St.Stephen's have held popular popular concerts over many years, and play an important part  in fund raising. Unfortunately photographs of many do not exist, but for some Programmes do....



Summer Concert at St.Stephen’s-Saturday 12 June-From the Joint Parish Magazine July 2004

A couple of years have passed since the last fund-raising concert was held. Once again sponsored by the Parochial Church Council, it was organised and compered  by Steve Weller.

Despite the magnificent weather, and Russia being billed to play Spain on the first day of the European Cup (that’s means football on telly), the reputation of these concerts is such that half an hour before the concert was due to began, a long queue eagerly awaited the opening of the church doors.

The church was packed by the time the entertainment was due to start, with extra chairs placed in the aisle, raising some much needed £368 for St Stephen’s .

The concert owes its success, I am sure, not only to the talent of the performers, which is prodigious, but the fact that so many of them live in or near the communities of Winsham and Thorncombe, and others are there because they have links of friendship withSt.Stephen's.

South Somerset Junior Choir got the evening off to a good start with an enthusiastic rendering of two songs, ’Captain Noah and his Floating Zoo’ and without accompaniment, ’One fine morning when my life is o’er’. The response from the audience was tremendous, and set the mood for the evening. The next item was in sharp contrast-Tim Appleyard played ‘In Dolce Jubilato’ by J.S.Bach, on the church organ.

 Stella Abbey and Roger Barrett then gave two readings on subjects not normally associated with having an enjoyable evening.  ‘ I wish I had looked after my teeth’ by Pam Ayres was Stella’s contribution, followed by Roger who related ‘The Nightmare’-the lyrics of a patter –song written by W.S.Gilbert for ‘Iolanthe’

Andy Olver and Stuart Brown, two local musicians then delighted everybody with three short and lively folk pieces on the mandolin and guitar, which immediately got everybody’s toes tapping.

Once again the mood changed when Phil Slater played  ‘Fur Elise’ on the piano, including the difficult bit in the middle, with his customary aplomb. Phil’s skill on the piano would be used later in the concert as well, but more of that later.

At this point I began to regret that I had forgotten how hard church pews could be, and that I should have remembered to bring a cushion. The thought was immediately dismissed when Steve Weller announces a solo by his youngest daughter Lucy. She sang very well the ever popular  ‘Memory’ from ‘Cats’, and was rewarded with tremendous response from the audience.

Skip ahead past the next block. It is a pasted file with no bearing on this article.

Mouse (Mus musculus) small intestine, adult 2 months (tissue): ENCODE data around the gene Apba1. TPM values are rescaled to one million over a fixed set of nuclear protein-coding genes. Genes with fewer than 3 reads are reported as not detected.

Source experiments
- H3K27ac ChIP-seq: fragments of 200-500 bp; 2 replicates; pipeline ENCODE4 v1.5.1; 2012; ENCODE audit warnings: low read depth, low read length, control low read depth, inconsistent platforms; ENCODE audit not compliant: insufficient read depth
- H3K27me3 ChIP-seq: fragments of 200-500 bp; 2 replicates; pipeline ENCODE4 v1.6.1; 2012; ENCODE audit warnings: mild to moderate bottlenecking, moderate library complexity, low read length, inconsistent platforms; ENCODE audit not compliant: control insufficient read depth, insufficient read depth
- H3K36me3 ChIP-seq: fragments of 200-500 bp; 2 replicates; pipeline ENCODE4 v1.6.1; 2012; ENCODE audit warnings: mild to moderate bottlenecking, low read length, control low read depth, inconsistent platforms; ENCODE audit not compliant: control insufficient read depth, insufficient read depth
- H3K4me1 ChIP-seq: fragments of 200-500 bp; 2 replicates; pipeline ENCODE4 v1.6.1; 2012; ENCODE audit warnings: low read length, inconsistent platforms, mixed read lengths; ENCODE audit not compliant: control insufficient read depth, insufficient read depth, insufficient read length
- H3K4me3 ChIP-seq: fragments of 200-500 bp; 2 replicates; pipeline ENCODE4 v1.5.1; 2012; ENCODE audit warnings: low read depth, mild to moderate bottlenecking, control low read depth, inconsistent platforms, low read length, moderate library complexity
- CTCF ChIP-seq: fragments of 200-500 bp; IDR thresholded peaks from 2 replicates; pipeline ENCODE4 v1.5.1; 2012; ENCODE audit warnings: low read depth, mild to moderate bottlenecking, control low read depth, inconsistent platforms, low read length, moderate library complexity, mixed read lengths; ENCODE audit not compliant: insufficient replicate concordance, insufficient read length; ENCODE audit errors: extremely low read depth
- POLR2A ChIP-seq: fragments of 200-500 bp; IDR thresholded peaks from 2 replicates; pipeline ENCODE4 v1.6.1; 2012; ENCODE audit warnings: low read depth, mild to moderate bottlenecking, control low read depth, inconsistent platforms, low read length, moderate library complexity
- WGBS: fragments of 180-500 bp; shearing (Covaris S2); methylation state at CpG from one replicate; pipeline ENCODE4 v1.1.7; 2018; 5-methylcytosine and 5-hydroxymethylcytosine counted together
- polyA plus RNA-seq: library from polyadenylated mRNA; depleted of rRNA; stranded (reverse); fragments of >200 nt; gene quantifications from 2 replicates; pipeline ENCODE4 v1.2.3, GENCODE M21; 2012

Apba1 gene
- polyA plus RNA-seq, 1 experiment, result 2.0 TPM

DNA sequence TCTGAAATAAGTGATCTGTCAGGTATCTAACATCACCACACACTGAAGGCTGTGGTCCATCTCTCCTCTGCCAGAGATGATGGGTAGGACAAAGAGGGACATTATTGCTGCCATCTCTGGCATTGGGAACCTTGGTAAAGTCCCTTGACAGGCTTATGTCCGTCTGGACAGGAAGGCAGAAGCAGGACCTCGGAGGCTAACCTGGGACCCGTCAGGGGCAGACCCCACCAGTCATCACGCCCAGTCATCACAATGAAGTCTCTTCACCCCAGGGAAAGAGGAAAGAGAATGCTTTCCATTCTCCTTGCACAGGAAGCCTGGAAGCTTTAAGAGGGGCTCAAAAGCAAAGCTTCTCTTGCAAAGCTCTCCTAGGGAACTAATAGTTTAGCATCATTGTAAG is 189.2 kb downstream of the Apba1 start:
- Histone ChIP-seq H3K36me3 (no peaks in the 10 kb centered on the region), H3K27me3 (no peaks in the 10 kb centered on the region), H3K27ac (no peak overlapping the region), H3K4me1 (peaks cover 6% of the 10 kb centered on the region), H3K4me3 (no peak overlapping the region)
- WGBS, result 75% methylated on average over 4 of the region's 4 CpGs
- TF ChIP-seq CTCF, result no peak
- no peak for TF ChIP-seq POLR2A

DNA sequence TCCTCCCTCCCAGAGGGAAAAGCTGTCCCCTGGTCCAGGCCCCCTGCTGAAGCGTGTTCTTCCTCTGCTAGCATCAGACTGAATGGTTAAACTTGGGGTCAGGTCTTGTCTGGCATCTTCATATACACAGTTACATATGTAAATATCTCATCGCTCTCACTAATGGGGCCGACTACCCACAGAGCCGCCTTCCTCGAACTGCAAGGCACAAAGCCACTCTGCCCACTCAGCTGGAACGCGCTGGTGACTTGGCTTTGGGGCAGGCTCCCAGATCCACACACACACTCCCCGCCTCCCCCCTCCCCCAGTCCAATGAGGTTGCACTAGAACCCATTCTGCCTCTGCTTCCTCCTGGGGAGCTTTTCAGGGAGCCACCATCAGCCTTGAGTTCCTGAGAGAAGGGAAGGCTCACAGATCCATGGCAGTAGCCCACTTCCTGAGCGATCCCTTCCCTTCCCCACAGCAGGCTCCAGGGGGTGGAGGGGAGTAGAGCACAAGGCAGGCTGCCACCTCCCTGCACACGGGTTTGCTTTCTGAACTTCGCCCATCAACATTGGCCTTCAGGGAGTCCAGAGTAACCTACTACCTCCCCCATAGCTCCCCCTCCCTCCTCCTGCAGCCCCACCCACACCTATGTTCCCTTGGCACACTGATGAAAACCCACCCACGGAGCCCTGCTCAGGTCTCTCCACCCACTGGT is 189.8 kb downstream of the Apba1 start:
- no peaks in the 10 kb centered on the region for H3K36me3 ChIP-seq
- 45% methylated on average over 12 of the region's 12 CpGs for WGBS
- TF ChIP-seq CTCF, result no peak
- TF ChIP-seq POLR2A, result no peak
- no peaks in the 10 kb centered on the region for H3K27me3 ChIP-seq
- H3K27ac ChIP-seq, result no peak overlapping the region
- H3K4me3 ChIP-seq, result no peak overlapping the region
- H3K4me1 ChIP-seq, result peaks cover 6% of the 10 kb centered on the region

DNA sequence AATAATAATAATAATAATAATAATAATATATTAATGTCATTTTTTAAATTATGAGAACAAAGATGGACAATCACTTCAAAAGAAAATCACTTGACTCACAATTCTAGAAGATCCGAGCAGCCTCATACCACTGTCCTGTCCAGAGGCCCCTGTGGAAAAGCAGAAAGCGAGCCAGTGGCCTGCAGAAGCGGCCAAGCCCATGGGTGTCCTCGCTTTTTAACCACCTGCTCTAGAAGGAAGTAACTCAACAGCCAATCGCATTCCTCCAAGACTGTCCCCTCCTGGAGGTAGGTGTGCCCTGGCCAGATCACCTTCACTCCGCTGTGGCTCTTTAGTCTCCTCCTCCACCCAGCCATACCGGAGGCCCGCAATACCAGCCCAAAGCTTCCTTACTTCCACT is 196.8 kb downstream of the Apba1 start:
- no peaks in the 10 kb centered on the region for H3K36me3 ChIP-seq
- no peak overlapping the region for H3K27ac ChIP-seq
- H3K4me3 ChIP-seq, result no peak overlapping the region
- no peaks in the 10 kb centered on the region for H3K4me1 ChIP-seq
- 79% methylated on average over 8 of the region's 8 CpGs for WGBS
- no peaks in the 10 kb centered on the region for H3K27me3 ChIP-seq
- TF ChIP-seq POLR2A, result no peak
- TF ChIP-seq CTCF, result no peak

The first half of the concert was ended with a performance of Vivaldi’s Double Violin Concerto in A minor by Alison Morris and Holly Chapman , accompanied by Phil Slater . All enjoyed this accessible and tuneful piece.

The twenty minutes break that followed gave the opportunity for the blood to return  to those parts of the body never mentioned in polite society.

The South Somerset Junior Choir started the second half with an arrangement of two American traditional songs, followed by Tim Appleyard’s rendition of Nimrod from Elgar’s ‘Enigma Variations’.

Lucy Weller & Tom Hamill then sang a medley from The ‘Lion King’, a lively and enthusiastic performance that was very well received.

Stella Abbey then read a poem of her own, ‘Bedtime Story’, a serious, short piece that reflected the ‘foot & mouth’ disaster of a short while ago. It’s impact was not lost on a community so closely linked to farming and the countryside. Roger Barrett and Stella then performed the ever popular monologue (is it still a monologue when two people perform it?)-‘The Lion and Albert’.

Then, for me, one of the highlights of the evening, Steve Weller’s eldest daughter, Rachel, playing as a Flute solo, ’Fantasia Para Un Gentilhombre’, by Rodrigo, accompanied at the piano by Lynn Cunningham. I think that the acoustics and size of St Stephens add an additional dimension to the sound of the flute, and the effect was magical.

Sadly, the evening was drawing to a close. Alison Appleyard, who has a beautiful voice gave the last solo, singing the ‘Domine Deus’ from The Gloria by Vivaldi, and the waltz by Zeller,  ‘Don’t be cross’ .This will be the last time that Alison and  Tim will be playing for us ,as they are soon to move to Yorkshire.  They will be greatly missed.

Rev Ernie Chivers was then called upon to say a few words. After thanking everybody for all their efforts, and the money raised, he sent us off to the sound of the Junior choir singing ‘Rainy Day’, with the admonition to ‘…. thank God for all the hard work and talent in our community’.

Well done ,everyone. 




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